For Penn State guard Steven Gonzalez, it’s a moment that does not age, running out of the tunnel at Beaver Stadium.
“It never gets old, it’s kind of one that Coach Franklin always kind of preaches to us, obviously stay focused on the game but enjoy those 14-15 seconds of running out of the tunnel,” Gonzalez said.
And every time, he does so with one person in mind.
“He was my rock and he was always the person I would go to talk to,” Gonzalez said.
Jorge Gonzalez always knew his son had a knack for football.
“He was like, I really think he’s going to make it,” Marlene Monzon, Steven’s mom, said.
At 6’4 and more than 300 pounds in high school, Gonzalez was well on his way, until one day at the beginning of his junior year of high school.
“Kind of the darkest time in my life,” Gonzalez said.
“It just shattered us, and Steven went to the hospital and we went there with him,” Monzon said.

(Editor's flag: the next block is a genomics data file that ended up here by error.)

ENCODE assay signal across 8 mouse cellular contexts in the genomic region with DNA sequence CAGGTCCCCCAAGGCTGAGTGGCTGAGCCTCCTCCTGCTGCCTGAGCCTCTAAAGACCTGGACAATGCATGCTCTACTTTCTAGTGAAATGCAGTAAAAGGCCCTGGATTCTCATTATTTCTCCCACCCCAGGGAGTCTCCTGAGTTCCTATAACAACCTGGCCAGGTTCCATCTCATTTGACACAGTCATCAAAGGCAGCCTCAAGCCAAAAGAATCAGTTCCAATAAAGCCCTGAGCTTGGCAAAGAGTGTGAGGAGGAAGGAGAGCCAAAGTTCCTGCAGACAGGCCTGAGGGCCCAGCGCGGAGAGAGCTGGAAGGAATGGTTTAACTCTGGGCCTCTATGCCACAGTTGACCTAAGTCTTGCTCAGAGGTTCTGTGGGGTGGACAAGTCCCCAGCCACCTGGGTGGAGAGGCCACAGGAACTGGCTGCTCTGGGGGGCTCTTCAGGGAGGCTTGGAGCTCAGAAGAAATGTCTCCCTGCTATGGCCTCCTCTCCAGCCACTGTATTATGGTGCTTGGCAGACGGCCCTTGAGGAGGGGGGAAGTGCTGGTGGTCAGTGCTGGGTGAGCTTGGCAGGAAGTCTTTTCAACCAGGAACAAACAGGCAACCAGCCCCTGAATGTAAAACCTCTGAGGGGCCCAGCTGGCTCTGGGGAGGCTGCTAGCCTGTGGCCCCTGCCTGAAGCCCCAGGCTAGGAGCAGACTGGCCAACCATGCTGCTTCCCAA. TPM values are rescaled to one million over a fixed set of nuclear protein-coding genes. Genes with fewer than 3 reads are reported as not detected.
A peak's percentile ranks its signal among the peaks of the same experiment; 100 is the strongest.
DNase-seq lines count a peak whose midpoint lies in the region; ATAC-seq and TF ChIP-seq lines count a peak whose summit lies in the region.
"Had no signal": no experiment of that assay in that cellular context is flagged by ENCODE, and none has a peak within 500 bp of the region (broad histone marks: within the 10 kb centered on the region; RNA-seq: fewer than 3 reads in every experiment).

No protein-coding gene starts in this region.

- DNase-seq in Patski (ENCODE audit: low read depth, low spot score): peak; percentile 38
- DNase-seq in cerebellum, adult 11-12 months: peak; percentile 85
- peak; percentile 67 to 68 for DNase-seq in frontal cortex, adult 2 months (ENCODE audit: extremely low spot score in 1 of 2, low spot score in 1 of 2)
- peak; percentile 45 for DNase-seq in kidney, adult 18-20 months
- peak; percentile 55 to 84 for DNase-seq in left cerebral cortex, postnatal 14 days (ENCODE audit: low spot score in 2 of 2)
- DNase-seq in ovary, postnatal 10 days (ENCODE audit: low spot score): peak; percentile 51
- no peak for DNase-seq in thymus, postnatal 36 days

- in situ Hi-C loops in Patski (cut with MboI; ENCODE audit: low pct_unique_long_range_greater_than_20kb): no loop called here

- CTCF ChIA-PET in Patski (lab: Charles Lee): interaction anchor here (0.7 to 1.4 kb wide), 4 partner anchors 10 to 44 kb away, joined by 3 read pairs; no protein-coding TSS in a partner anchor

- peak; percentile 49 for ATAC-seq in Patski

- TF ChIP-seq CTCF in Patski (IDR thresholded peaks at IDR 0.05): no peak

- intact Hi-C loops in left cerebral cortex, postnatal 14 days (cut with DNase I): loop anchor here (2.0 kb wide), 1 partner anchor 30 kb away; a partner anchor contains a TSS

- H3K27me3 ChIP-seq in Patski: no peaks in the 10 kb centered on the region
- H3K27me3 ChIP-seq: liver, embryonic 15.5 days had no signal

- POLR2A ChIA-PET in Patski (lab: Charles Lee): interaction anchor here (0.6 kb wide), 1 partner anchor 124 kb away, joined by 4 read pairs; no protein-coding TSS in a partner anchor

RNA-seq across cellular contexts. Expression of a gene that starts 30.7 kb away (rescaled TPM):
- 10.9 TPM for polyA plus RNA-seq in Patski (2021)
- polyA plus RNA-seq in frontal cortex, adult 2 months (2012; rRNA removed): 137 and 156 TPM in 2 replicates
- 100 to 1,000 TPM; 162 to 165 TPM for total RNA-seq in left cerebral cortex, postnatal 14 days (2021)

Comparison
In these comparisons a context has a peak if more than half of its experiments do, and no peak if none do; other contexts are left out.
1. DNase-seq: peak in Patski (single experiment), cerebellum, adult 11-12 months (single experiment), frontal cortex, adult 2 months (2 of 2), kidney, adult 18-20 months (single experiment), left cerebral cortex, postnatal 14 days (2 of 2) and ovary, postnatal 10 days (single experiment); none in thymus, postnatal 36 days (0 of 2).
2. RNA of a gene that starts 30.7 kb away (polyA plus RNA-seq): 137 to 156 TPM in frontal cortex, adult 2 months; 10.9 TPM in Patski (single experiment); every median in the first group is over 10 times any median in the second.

Jorge Gonzalez suffered two heart attacks, and passed away.
“I mean I’m a quiet guy but at that time I wasn’t talking to anyone, I didn’t speak to anyone. People kept saying they were sorry and I was like, ‘Yep thank you appreciate.’ “
“I told him your life is never going to be the same,” Monzon said.
A week later, Steven had a football game to play, so he had a choice: suit up or sit out?
“I was scared. 16 year old, it could go either way,” Gonzalez said.
Steven suited up, and he excelled.
“Steven insisted he wanted to play and I felt like he’s like, ‘He would want this because this is what he liked,” Monzon said.
He earned a scholarship to Penn State, his father’s prediction came true, but then on signing day, the emotions all returned.
“It was tough. I had asked my coaches to put a chair with his name on it, kind of a reserved seat for him so he was there in spirit I felt, I knew he was there watching,” Gonzalez said.
A guiding presence from above.
“If I’m playing bad, I’ll tell him like, ‘Hey now help me out a little bit,’ ” Gonzalez said. “It’s all been about him, it’s kind of been the driving fuel, I’ll pray to him before every game.”
In the trenches, it’s an escape from the tragedy in his life, but the memory never strays away.
“I think he just connected with that. This is what his dad would’ve wanted and this is what I’m going to do,” Monzon said.